Since we inaugurated our first Black President we have seen a not insignificant uptick in overt racism in our society. This should be no surprise. The President signifies a shift away from attitudes these sad troglodytes have held in secret for over a generation. It is too much for them to handle so some of them explode in a fury of resentment and bigotry. Others fumble over none-too-subtle code words for “those” people. In all this mad scramble to lash out the hated Him, they have exposed their hatred for other groups. Most notably, besides PoC, city dwellers.
Nowhere is this more obvious than the right-wing blogoshpere, and some Fox news personalities, obsession with New York. It is the archetype big city. There is good reason for this, of course. It is the largest city in the US (though it is curious that for all their hatred of it, many on the right would gladly gloss over the fact that Mexico City is larger, because, you know, patriotism.) It accounts for roughly 3% of the population of the entire country. That is a big chunk of people for a nation the geographical size of ours. When they try to wrap their heads around that it scares them.
It scares them because it brings up an uncomfortable truth. This truth becomes more obvious the more they think of cities that are not too far behind NY in population: Philly, Chicago, Houston, LA, San Fran. It eats them all the more when they think of those “second tier” cities: Seattle, Cincinnati, Milwaukee and Denver. Throw in the hundreds of mid-sized cities, your Buffalos, Portlands, Des Moines, and more besides and it becomes increasingly clear that “their” America, does not exist. The tiny communities of white picket fences, of Firemen’s parades, of bake sales, and of homecoming kings and queens is out there, but it is not America.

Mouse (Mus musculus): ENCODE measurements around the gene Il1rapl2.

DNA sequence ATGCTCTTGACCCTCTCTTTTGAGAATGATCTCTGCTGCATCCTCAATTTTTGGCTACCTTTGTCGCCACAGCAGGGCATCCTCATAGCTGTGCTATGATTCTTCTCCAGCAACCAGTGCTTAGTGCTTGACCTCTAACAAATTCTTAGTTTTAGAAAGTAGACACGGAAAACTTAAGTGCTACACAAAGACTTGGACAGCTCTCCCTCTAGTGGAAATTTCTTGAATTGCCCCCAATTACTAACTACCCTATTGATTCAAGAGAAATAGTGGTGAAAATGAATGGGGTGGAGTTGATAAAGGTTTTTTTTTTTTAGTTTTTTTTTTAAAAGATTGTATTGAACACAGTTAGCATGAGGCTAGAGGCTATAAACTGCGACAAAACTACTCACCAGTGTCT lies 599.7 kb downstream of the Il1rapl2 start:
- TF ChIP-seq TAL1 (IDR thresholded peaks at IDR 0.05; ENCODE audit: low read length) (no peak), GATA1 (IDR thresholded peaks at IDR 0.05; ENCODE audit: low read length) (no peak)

Which is not, I hope you realize the difference here, to say it is not American. That last letter is important. These people are as American as any of their big city cousins. They are a part of our country, and when they aren’t being led by the nose by hate mongers and cynical politicians they are one of the good parts of America, just as much so as the bistros, museums, stadiums and tenements of NYC.
Some of the people in those communities, however, hate the idea that their life, the quiet one in the burbs or in rural towns and villages, is not the American idea anymore, if it ever was. They hate the idea that they do not get to dominate the discourse in this country. It is not enough that they get to live life as they like it, they have to be able to tell others how to live their lives, and when it becomes obvious, by sheer demographics, that they cannot they go into spasms of loathing. They idea that “their” tax dollars, go into “those” cities (the by now obvious fallacious nature of that idea aside) creates the illusion that somehow the very existence of cities in general, and NYC in particular, is victimizing them.
I find it easy to get angry when I hear, or read, people like that tell me that we city dwellers are not real Americans. We are just as American as the rest of you. We build our communities, we care for each other, and we send our best and brightest off to fight for this country, just like you do. We celebrate the Fourth of July with massive fireworks displays. We honor our mixed cultural heritage in festivals all summer long (something I know some of the bigots out there hold this up as proof of our un-American streak. Your loss.)
I should not get angry though. I should pity them. So many of them shut themselves out from the larger part of the American experience. We are farms, we are villages, we are suburbs and we are cities. We are lighthouses in Maine and the Port of Los Angeles. We are Chugwater, Wyoming, and Philadelphia, Pennsylvania. If you want to hide in your gated communities, or tiny hamlets, that is your prerogative, but you are missing out. You are welcome to join us, if you can be civil. Maybe I’ll even buy you a falafel.